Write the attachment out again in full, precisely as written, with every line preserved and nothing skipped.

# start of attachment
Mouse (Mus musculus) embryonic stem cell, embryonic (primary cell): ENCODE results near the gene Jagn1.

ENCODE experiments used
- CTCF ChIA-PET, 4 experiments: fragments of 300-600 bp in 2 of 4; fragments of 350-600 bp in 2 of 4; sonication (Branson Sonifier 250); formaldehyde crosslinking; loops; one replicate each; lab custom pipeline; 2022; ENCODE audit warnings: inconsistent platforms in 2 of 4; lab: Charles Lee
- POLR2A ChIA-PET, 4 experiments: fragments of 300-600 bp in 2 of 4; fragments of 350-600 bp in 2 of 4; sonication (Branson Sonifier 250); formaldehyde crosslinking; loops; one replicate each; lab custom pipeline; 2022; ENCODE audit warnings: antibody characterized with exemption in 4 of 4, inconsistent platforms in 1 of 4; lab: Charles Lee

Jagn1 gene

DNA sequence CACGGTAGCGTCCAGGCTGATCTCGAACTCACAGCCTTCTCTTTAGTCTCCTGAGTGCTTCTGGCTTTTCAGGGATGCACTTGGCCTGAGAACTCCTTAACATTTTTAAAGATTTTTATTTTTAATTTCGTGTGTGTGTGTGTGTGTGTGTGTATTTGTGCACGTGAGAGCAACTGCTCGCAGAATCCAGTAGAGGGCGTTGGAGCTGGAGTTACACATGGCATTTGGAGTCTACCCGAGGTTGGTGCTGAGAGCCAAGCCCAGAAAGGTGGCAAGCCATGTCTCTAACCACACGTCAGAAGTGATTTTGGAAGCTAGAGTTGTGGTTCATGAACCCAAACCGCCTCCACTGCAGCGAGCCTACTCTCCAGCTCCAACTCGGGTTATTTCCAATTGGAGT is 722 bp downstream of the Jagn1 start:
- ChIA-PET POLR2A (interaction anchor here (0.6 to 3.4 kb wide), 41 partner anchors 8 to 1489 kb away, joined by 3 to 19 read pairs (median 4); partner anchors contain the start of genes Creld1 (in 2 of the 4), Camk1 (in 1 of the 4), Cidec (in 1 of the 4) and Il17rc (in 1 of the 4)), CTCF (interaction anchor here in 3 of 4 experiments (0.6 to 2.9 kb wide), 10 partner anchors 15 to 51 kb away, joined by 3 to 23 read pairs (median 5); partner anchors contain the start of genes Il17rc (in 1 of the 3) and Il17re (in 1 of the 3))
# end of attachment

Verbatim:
Mouse (Mus musculus) embryonic stem cell, embryonic (primary cell): ENCODE results near the gene Jagn1.

ENCODE experiments used
- CTCF ChIA-PET, 4 experiments: fragments of 300-600 bp in 2 of 4; fragments of 350-600 bp in 2 of 4; sonication (Branson Sonifier 250); formaldehyde crosslinking; loops; one replicate each; lab custom pipeline; 2022; ENCODE audit warnings: inconsistent platforms in 2 of 4; lab: Charles Lee
- POLR2A ChIA-PET, 4 experiments: fragments of 300-600 bp in 2 of 4; fragments of 350-600 bp in 2 of 4; sonication (Branson Sonifier 250); formaldehyde crosslinking; loops; one replicate each; lab custom pipeline; 2022; ENCODE audit warnings: antibody characterized with exemption in 4 of 4, inconsistent platforms in 1 of 4; lab: Charles Lee

Jagn1 gene

DNA sequence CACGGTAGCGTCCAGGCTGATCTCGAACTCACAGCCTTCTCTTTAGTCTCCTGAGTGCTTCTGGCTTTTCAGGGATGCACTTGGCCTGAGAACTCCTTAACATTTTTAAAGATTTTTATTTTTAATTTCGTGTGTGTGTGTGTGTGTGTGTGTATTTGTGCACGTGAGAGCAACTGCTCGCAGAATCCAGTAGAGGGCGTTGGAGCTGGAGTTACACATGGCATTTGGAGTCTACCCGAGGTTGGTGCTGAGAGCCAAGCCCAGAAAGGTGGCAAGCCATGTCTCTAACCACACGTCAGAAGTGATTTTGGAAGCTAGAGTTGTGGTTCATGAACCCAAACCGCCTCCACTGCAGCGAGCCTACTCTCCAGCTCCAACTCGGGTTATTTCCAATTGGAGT is 722 bp downstream of the Jagn1 start:
- ChIA-PET POLR2A (interaction anchor here (0.6 to 3.4 kb wide), 41 partner anchors 8 to 1489 kb away, joined by 3 to 19 read pairs (median 4); partner anchors contain the start of genes Creld1 (in 2 of the 4), Camk1 (in 1 of the 4), Cidec (in 1 of the 4) and Il17rc (in 1 of the 4)), CTCF (interaction anchor here in 3 of 4 experiments (0.6 to 2.9 kb wide), 10 partner anchors 15 to 51 kb away, joined by 3 to 23 read pairs (median 5); partner anchors contain the start of genes Il17rc (in 1 of the 3) and Il17re (in 1 of the 3))